The Separation of Church & State
I’ve been thinking about this scene in a male brothel (is that the right word for males? It’s a bathhouse but with professional interests) in Jean Cocteau’s Le Livre Blanc. (Oh, if you don't like homoerotics with strangely disconnected yet warm descritptions that tease at purple prose then, well, I don't know, read anything but Cocteau's Le Livre Blanc.)
"One of my few regrets was the two-way mirror. You went into a dark cabin and opened a shutter. This shutter revealed a metallic canvas through which the eye could see a small bathroom. On the other side of the canvas was a mirror that reflected so well from such a smooth surface that it was impossible to guess that it was full of eyes.
"Due to financial reasons I happened to spend a Sunday there. Out of the twelve mirrors in the twelve bathrooms it was the only one of this sort. The owner had acquired it for a very high price and had had it brought from Germany. His staff were unaware of the observatory. The young working-class men supplied the show.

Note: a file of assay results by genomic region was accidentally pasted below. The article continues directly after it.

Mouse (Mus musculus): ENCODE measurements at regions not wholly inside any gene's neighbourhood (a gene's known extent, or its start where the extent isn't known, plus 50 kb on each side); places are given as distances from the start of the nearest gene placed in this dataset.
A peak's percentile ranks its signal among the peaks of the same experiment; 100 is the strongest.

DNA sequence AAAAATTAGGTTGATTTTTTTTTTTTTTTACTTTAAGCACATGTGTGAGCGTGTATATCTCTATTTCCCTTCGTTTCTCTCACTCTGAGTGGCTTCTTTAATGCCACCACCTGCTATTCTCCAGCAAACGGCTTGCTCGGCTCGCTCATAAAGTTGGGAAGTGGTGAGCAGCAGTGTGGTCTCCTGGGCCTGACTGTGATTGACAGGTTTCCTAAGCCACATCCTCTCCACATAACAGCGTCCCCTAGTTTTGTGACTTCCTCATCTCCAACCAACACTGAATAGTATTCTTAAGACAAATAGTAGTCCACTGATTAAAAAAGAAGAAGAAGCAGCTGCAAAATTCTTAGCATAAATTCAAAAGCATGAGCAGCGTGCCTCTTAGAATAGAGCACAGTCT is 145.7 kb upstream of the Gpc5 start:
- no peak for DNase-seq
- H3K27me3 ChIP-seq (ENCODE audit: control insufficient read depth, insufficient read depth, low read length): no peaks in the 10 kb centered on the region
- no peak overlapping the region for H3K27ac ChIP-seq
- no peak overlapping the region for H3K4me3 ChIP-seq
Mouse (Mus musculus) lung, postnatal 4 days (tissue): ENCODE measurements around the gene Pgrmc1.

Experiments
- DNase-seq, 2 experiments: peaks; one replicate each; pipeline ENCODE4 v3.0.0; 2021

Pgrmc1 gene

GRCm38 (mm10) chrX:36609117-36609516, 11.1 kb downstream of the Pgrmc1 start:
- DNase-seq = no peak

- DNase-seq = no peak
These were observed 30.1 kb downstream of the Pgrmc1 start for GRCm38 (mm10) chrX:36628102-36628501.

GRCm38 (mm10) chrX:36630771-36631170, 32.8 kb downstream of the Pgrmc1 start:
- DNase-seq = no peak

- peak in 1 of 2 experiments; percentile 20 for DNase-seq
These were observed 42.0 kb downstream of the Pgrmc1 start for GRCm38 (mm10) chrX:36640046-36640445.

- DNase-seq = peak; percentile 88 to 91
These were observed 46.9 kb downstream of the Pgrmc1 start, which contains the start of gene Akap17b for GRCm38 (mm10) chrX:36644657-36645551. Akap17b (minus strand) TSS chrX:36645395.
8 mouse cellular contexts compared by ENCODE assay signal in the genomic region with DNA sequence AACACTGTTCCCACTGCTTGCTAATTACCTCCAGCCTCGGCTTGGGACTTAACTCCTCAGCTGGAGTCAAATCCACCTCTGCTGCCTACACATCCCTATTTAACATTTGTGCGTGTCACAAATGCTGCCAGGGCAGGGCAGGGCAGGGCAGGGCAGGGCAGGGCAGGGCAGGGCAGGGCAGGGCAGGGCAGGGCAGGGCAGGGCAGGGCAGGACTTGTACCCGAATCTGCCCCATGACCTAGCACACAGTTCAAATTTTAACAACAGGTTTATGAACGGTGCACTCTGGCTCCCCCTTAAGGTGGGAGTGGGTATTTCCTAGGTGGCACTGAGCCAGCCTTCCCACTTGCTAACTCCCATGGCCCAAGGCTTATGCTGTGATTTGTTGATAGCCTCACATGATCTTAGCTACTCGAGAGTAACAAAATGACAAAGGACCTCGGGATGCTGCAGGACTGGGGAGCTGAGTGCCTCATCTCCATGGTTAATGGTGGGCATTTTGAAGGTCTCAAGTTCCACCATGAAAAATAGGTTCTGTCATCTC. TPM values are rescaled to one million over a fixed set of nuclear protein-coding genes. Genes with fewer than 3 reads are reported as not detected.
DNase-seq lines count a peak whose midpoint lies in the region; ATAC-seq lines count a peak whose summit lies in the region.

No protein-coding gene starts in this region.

"They all followed the same routine. They undressed and hung up their new suits carefully. Once they were out of their Sunday best their delightful professional deformities made it possible to guess their jobs. Standing up in the bath, they would look at themselves (and me) and begin by a Parisian grimace that bares the gums. Then they would rub one shoulder, pick up the soap and make it lather. The soaping turned into a caress. Suddenly their eyes left the world, their head would fall back and their body spit like a furious animal.
"Some of them sank down exhausted into the steaming water, while others began the same procedure all over again; the youngest ones were distinguishable because they climbed out of the bath and wiped from the tiles the sap that their blind stems had hurled distantly, madly, towards love. Once, a Narcissus who was pleasuring himself, brought his mouth up to the mirror, glued it to the glass and completed the adventure with himself. Invisible as a Greek god, I pressed my lips against his and imitated his gesture. He never knew that the mirror, instead of reflecting, was participating, that it was alive and loved him."
Reading this the other day I was struck with overwhelming confidence that this was a perfect rendering of the erotics of the text, an ars poetica via mutual masking, deception & performance. Both parties exhilarated & deluded. But returning to it today I couldn’t figure out which one I thought was the writer & which one the reader.